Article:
Data Types

All programs, great and small, take advantage of built-in data types. Data types are specialized types of numbers that have meaning to the compiler of a program. Examples of data types are int, long, short, and double. These data types are used by programs to perform the mathematical operations they need to perform in order to run. Each data type has special properties: sign, size, range, and precision.

When a program is compiled, information regarding data types is removed, and instead the compiler simply writes the instructions into the final result that will automatically use the correct operations to perform the correct math with the correct types of data.

The following chart provides a comprehensive list of common data types used in games.

Data Type Alias Sign Size Range Precision Extra
1 bit     1 bit 0 to 1 Whole Numbers

The smallest of small types, single bits can only be 0 or 1. All data types are created by putting multiple bits together.

A bit in itself is not actually a data type.

2 bits     2 bits 0 to 3 Whole Numbers As a form of compression, games may store index-based tile information in bits. 2 bits can only represent numbers from 0 to 3, so they aren’t common.
4 bits     4 bits 0 to 15 Whole Numbers Dividing a byte in half allows games to store two numbers in a single byte, both ranging from 0 to 15.
char   Signed 1 byte (8 bits) -128 to 127 Whole Numbers The smallest data type, chars and bytes are often used to contain data in lists, such as strings.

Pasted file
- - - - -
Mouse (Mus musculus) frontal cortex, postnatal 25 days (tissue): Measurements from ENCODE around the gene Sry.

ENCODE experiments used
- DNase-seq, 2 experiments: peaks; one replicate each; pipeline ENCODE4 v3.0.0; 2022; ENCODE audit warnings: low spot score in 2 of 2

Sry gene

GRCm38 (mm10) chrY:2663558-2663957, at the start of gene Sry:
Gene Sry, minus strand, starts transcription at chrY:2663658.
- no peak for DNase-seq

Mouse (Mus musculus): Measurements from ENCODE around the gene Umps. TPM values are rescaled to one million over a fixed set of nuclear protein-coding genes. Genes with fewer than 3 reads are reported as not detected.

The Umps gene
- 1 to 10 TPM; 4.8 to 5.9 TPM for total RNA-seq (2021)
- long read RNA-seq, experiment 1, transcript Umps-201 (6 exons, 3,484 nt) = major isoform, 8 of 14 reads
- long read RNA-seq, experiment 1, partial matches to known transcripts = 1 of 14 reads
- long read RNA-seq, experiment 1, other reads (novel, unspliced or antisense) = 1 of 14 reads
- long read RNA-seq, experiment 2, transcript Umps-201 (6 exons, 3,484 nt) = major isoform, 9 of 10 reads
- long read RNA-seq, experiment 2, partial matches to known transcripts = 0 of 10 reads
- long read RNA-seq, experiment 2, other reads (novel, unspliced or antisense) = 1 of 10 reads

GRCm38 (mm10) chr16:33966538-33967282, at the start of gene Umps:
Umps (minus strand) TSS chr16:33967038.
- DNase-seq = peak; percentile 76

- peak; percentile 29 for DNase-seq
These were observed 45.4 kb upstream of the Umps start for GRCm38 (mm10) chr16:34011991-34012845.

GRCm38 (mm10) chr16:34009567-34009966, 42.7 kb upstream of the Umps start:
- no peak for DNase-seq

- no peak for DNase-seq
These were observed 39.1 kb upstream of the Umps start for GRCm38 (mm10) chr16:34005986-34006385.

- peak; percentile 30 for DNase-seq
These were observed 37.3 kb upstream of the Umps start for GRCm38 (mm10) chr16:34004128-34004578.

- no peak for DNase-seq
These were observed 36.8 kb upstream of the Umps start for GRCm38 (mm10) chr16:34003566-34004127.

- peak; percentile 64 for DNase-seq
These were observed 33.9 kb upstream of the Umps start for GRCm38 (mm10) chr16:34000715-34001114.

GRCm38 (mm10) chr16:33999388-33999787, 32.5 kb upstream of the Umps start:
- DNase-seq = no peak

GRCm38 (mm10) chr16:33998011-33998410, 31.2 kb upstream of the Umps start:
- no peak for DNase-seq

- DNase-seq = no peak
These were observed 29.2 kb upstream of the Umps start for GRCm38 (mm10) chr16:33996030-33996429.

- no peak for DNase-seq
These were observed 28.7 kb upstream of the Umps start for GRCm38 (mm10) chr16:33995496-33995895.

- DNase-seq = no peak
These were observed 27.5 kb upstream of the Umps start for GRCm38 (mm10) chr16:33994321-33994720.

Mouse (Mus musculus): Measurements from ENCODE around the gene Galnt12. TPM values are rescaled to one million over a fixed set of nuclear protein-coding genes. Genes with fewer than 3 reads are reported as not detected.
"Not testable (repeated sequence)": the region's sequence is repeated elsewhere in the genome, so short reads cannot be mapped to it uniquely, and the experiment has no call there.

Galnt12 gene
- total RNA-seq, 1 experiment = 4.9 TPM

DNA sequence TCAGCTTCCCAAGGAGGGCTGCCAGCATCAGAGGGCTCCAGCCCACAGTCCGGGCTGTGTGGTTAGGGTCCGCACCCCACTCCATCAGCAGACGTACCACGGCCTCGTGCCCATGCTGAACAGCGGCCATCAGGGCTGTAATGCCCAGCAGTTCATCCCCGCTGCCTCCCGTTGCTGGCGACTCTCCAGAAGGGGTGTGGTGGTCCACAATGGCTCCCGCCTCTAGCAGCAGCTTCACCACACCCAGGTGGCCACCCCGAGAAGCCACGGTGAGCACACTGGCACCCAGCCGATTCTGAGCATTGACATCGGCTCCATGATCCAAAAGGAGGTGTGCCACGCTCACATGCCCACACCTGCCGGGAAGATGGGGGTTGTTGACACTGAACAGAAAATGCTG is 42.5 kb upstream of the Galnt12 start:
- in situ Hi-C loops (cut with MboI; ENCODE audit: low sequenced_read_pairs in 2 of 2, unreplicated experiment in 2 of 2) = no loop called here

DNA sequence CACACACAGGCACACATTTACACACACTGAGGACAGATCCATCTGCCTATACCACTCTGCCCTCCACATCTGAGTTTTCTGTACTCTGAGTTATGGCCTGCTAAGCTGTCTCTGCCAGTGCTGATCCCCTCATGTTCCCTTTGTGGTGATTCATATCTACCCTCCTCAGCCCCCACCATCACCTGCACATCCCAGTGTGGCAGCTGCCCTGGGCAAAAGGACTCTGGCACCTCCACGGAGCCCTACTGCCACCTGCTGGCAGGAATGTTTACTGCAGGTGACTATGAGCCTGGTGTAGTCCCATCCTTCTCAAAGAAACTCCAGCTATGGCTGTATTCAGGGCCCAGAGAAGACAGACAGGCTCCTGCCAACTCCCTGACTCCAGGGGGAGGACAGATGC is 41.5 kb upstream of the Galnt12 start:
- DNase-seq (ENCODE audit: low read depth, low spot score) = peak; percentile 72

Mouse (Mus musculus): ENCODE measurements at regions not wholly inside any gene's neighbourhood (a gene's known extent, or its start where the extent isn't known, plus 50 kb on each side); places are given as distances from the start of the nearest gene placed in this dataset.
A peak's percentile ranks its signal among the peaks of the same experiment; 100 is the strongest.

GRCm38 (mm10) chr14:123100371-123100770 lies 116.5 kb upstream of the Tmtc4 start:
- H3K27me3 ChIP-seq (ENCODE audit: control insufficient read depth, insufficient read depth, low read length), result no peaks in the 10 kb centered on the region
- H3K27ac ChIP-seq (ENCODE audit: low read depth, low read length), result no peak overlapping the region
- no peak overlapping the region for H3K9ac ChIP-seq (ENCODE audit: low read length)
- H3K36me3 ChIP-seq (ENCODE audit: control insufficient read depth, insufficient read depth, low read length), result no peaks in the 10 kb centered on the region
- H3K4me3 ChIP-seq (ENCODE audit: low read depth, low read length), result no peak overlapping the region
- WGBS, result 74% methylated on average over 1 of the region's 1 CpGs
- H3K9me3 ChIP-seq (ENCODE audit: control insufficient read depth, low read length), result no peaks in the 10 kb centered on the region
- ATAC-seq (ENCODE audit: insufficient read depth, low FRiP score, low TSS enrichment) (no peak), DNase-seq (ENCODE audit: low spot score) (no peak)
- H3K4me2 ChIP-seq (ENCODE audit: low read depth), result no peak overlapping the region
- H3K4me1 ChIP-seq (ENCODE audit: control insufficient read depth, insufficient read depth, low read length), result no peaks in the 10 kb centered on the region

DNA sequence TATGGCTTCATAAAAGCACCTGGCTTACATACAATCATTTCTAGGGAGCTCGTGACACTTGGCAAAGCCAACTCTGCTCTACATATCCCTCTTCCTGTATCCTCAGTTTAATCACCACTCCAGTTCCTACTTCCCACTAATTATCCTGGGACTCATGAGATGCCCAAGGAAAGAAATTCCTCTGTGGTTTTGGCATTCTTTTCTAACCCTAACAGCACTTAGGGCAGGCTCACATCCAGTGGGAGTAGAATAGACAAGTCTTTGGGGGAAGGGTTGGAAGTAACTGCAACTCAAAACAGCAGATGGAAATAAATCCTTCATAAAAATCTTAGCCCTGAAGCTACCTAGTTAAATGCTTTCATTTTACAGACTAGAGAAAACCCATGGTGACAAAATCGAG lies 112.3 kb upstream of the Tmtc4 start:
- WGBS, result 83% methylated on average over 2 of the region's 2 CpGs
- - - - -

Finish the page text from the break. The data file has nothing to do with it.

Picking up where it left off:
byte unsigned char Unsigned 1 byte (8 bits) 0 to 255 Whole Numbers
short   Signed 2 bytes (16 bits) -32,768 to 32,767 Whole Numbers

Long ago these were the standard types on Windows® platforms. Old games still use these, and some other scanners may call these words.

Modern programs use these to store Unicode strings.

unsigned short word Unsigned 2 bytes (16 bits) 0 to 65,535 Whole Numbers
long   Signed 4 bytes (32 bits) -2,147,483,648 to 2,147,483,647 Whole Numbers On 32-bit Windows® platforms, these are the standard type. This type is most common in all modern games. As a relic of the past, these are sometimes called dwords, or double words.
unsigned long dword Unsigned 4 bytes (32 bits) 0 to 4,294,967,295 Whole Numbers
int   Signed Variable, but 4 bytes (32 bits) in MHS -2,147,483,648 to 2,147,483,647 Whole Numbers This type changes on a per-language basis, though the most common form is 4 bytes. MHS, therefore, treats this as 4 bytes, though only supports the signed version because int is exactly the same as long.
unsigned int   Unsigned Variable, but 4 bytes (32 bits) in MHS 0 to 4,294,967,295 Whole Numbers
64-bit integer __int64 Signed 8 bytes (64 bits) -9,223,372,036,854,775,808 to 9,223,372,036,854,775,807 Whole Numbers

64-bit Windows® provides more support for these than 32-bit Windows®, however they are used in 32-bit Windows® as well.

These are very rare and may never be encountered in game hacking.

These are sometimes called qwords, or quadruple words.

unsigned 64-bit integer unsigned __int64, qword Unsigned 8 bytes (64 bits) 0 to 18,446,744,073,709,551,615 Whole Numbers
float     4 bytes (32 bits) (+/-)3.4E+38 Floating-point Numbers Floating-point types are used in all 3-D games, though float is much more common because its accuracy is sufficient, yet it is smaller and faster than doubles.
double     8 bytes (64 bits) (+/-)1.7E+308 Floating-point Numbers
Copyright © 2006 Shawn (L. Spiro) Wilcoxen